HOW TO: Start a home group in a post-Christian culture

We did it! After almost two years of learning and volunteering, we have finally set out to start our own home group. In our own home. With our own friends, some of whom are Christians, and some are not.

The work is LONG from over, but we feel like this group has gotten off to a good start, and we want to share what we are doing with you, as a resource and an encouragement.

What it looks like

One of my good friends likes the saying, “Meeting without eating is cheating!” Every Wednesday night we meet at 5:30, which is early enough for most people to get home from work and head on over. We provide dinner for the evening so that no one has to worry about cooking or feeding their kids. This is a great way to start each meeting, as it just loosens everyone up and gets people talking about our weeks in an informal setting.

Speaking of kids . . .

We have recruited a member of our church (we are the second home group that makes up the church) to help with children’s programming. What does that look like in this setting? A (VERY) brief lesson related to our lesson for the night, and the kids all playing in our kids’ room while the parents chat. It is great for allowing the adults to have some sustained discussion.

What we study

We decided, based on our context here, that we really want to spend this year talking about who Jesus is. What is at the core of his ministry? What did he set out to do? And, most importantly, if this Jesus character was real and was who he said he was, what does that mean for me in my life?

Keep in mind: Discipleship begins LONG before conversion, and it is good to teach people to follow the teachings of Jesus before expecting them to give their lives to him.

To accomplish this, we are covering stories from the Gospels that touch at this theme. Here is a brief list of the passages we have used (or will use soon), as well as the key point that we’ve distilled out and would like to communicate to people.

  • Zaccheaus (Lk 19) – God is not looking for the big crowds, but wants to dine with the one.
  • The Bread of Life (Jn 6) – Jesus describes who he is with the ultimate metaphor for fullness and satisfaction.
  • Jesus heals a man born blind (Jn 9) – We are given our circumstances to bring God glory.
  • Jesus washes his disciples’ feet (Jn 13) – The servant is not greater than the master. Jesus’ call is for us to serve others selflessly.
  • Laborers in the Vineyard (Mt 20) – God gives generously to all who come to him, regardless of the circumstances surrounding that decision.
  • Jesus’ Mother and Brothers (Mk 3) – Those who “belong” to Jesus are those who follow his commands.
  • The Light in You (Lk 11) – The things we focus our lives around affect our hearts. If we want to be lights to the world we need to focus our hearts on the One who is the True Light of the world.
  • The woman at the well (Jn 4) – We are sometimes not honest with ourselves about the state our lives are in. But Jesus knows us. And he offers us a relationship despite our shortcomings.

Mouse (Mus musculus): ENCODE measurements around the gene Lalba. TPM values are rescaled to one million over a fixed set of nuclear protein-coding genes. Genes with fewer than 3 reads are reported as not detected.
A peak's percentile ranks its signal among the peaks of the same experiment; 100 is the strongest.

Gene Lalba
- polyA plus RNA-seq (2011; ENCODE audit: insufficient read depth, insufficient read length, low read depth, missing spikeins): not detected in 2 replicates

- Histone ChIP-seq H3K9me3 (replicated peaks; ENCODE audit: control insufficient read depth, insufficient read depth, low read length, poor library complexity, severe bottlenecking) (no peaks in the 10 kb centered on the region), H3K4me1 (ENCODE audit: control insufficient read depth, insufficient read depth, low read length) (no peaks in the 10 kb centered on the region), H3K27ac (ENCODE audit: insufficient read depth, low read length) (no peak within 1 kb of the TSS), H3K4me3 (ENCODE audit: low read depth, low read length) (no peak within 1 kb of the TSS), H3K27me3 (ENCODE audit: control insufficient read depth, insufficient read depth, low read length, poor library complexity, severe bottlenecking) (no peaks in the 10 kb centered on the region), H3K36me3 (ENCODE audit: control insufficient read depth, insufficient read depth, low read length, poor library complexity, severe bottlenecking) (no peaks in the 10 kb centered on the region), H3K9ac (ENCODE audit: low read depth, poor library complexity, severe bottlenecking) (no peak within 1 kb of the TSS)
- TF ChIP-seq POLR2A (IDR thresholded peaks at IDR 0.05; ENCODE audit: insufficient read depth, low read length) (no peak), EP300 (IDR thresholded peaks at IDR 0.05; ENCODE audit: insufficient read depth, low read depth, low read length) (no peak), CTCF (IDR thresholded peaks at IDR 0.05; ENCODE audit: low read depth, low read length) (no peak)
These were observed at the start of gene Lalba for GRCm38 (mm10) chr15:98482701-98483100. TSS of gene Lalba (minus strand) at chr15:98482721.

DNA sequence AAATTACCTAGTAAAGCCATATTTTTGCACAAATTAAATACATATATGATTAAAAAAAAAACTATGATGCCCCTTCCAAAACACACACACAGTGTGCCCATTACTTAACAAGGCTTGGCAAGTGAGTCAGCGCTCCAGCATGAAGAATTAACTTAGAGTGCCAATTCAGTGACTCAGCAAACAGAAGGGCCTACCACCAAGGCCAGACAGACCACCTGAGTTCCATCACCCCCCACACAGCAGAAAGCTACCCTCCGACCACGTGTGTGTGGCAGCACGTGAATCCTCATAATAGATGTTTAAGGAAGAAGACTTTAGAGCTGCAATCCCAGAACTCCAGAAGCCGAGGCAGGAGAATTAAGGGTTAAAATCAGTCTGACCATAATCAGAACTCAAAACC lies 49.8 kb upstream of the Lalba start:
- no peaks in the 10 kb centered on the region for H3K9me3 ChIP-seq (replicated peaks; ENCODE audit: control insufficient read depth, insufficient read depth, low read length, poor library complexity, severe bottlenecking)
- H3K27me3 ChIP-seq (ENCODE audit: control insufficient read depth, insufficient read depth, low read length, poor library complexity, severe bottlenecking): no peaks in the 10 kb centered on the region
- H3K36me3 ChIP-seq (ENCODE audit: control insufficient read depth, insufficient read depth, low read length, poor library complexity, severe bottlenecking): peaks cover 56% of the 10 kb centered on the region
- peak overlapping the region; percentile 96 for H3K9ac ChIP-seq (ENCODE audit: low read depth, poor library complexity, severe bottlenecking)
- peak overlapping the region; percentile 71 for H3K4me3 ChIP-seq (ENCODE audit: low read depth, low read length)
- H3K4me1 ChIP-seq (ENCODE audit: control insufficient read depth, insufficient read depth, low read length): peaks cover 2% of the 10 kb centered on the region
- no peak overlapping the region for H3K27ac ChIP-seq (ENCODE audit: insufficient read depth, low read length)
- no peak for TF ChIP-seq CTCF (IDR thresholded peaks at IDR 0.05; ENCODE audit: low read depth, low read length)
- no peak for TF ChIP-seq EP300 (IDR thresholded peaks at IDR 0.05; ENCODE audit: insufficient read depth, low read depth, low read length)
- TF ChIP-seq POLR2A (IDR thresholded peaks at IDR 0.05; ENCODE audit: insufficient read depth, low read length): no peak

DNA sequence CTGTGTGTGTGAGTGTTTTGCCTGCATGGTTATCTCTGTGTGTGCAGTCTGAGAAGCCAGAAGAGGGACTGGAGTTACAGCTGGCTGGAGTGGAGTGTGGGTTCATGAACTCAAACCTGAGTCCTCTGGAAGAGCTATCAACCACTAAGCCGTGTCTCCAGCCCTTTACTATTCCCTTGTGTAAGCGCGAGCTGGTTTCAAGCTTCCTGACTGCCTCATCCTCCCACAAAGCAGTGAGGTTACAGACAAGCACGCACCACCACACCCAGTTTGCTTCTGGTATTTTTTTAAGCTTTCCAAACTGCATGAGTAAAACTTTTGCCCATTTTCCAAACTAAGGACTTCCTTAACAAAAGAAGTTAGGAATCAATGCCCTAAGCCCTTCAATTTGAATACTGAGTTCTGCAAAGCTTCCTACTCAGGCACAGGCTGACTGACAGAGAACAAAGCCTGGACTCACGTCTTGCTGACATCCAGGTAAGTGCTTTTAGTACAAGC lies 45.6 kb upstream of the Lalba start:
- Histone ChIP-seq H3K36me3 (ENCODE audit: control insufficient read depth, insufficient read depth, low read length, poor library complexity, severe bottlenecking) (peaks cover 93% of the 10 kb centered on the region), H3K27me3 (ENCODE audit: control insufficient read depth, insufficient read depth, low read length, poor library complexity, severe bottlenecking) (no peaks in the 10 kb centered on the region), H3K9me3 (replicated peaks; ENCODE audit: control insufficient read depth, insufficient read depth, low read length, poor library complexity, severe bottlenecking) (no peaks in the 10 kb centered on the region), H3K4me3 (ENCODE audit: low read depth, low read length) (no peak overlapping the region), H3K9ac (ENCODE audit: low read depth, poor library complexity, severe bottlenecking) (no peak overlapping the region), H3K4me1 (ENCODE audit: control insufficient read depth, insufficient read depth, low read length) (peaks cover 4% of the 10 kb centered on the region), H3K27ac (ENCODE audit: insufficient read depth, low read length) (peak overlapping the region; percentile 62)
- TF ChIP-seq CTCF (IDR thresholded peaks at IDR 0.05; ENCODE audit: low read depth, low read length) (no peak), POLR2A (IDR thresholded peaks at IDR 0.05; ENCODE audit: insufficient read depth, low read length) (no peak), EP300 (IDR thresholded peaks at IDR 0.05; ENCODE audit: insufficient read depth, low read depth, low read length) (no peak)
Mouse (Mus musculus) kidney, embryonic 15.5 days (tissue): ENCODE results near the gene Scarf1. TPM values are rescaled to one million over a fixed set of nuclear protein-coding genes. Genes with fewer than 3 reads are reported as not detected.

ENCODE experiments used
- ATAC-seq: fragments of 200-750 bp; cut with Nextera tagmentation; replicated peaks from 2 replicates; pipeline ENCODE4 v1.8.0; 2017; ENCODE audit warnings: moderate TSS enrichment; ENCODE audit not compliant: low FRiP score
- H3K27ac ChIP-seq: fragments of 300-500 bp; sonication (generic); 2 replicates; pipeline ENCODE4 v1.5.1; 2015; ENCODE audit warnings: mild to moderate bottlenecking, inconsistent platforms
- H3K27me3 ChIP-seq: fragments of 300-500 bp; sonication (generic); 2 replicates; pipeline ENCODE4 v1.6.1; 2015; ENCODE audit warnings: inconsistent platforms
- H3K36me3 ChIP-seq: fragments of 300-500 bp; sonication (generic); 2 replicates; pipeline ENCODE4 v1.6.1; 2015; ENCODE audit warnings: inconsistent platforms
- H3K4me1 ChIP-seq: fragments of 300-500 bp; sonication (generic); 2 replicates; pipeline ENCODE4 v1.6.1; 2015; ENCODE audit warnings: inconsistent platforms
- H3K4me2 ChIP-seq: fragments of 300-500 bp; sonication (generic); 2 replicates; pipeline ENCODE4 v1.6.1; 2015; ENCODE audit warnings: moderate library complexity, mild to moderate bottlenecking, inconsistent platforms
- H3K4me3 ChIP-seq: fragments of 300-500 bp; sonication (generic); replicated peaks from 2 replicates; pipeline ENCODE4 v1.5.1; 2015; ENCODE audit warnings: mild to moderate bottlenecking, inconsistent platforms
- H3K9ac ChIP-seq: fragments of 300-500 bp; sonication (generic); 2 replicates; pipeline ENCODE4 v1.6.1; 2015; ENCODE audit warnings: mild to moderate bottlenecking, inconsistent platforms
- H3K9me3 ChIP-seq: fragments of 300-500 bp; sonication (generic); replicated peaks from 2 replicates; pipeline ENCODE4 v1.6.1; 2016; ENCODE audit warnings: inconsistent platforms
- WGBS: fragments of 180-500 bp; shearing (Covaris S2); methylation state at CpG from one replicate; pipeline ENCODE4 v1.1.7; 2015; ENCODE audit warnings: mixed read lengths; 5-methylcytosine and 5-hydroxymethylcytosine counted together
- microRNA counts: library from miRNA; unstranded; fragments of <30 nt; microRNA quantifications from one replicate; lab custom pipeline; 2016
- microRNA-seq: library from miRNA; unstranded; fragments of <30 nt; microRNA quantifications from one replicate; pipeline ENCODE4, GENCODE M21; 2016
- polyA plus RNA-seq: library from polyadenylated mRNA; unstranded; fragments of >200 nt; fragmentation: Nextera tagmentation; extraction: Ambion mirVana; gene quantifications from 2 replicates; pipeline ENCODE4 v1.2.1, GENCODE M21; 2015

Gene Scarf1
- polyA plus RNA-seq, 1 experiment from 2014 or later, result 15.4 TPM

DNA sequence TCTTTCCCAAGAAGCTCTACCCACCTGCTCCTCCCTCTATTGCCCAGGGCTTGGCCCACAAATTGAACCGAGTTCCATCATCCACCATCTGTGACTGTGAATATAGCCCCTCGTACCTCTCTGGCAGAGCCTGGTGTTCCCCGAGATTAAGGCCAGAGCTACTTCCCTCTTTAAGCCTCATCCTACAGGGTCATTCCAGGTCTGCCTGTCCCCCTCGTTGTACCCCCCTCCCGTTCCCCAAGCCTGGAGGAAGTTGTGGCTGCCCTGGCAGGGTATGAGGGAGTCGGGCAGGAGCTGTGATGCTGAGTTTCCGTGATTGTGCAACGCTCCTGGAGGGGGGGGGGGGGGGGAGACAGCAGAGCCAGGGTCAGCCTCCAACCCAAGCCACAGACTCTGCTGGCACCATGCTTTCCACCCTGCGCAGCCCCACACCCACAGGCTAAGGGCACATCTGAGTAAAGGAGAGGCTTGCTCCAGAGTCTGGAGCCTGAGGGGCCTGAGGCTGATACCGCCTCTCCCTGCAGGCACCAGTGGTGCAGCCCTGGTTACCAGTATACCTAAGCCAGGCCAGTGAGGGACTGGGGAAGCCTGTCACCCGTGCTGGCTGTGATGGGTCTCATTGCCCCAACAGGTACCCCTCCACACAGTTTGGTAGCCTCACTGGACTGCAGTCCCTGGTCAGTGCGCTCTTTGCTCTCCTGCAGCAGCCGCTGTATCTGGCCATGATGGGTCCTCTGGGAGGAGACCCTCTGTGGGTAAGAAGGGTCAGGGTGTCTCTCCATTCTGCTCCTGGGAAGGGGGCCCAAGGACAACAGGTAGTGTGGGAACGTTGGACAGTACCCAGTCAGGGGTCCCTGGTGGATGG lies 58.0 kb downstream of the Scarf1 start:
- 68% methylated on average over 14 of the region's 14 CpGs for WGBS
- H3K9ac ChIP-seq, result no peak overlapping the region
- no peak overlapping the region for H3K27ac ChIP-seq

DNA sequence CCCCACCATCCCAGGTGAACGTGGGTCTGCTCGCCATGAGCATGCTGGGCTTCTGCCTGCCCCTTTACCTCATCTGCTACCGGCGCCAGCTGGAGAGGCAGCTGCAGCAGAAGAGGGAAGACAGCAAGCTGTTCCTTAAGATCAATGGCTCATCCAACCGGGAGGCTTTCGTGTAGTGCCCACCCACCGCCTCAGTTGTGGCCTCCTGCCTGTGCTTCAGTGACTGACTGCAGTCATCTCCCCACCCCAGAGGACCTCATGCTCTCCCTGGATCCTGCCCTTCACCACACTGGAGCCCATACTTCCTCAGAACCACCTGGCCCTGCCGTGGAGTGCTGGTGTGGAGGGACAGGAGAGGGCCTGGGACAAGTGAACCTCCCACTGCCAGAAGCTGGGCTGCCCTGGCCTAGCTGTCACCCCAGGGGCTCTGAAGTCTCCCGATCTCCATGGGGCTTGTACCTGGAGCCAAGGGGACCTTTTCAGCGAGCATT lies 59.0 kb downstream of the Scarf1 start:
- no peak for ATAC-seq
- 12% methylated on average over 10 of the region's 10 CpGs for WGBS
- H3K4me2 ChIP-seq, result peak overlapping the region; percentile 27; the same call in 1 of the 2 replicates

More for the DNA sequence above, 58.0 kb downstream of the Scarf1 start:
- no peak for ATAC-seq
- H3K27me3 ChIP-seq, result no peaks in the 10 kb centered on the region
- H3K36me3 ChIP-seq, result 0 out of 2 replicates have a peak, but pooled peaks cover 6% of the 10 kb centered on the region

• A Sinful Woman Forgiven (Lk 7) – Jesus wants our love and devotion, not in a desperate attempt to be liked, but in an honest response to who he has proven himself to be.

How to do a Bible Study without being a Bible Scholar

You don’t need to be an expert in ancient languages to have a Bible Study in your home. We are using a study outline known as “Discovery Bible Studies,” which aim to offer meaningful discussion based on a given passage and that alone. Discovery Bible Studies ask questions such as:

  • What stands out to you about this passage?
  • Based on what this passage says, what can we learn about God and his character?
  • Based on what this passage says, what can we learn about mankind?
  • Based on what this says, what is something I could do differently in my life this week?
  • Who do I know that should hear this message this week?

Each week we offer a chance to share experiences from the last week (living out our challenges), and a prayer for the week to come.

You can do this!

We are not doing anything special with these “Hauskreis” (home group) meetings. It’s not anything (frankly) that we even came up with ourselves. Nonetheless, once a week, we are leading friends into discussions about Jesus and hopefully challenging them to change their lives based on the truth Jesus offers.

You can do this. With your friends, your neighbors, your coworkers, and your relatives. You don’t need someone’s approval. Go do it. And start making disciples of all the nations, starting where you are.

When you get down to it, that’s the name of the game.




3 thoughts on “HOW TO: Start a home group in a post-Christian culture

  1. Great words! Thanks for the encouragement. Who knows what God will do with this information!?! 🙂 Praying for you all right now. Sherree


  2. I just found your blog and love it! Especially what you said about discipleship beginning long before conversion. That is earthshaking! It is the way Jesus did discipleship. He didn’t ask them to confess him as Messiah before he began discipling; rather He reversed the usual process our churchs use today. By the way, I call those people who haven’t fallen in love with Jesus yet, but we’re discipling, prebelievers, in recognition of their growing relationship with Christ. I pray God will continue to bless you and your ministry.


    • Thanks Stephen! We are really blessed to be here, and have learned a lot from being in a culture that isn’t so “church-attendance-first” oriented. That’s not to say there aren’t benefits to the way we were raised in the states. But this has been a good reminder of the principle you mentioned. Be blessed!


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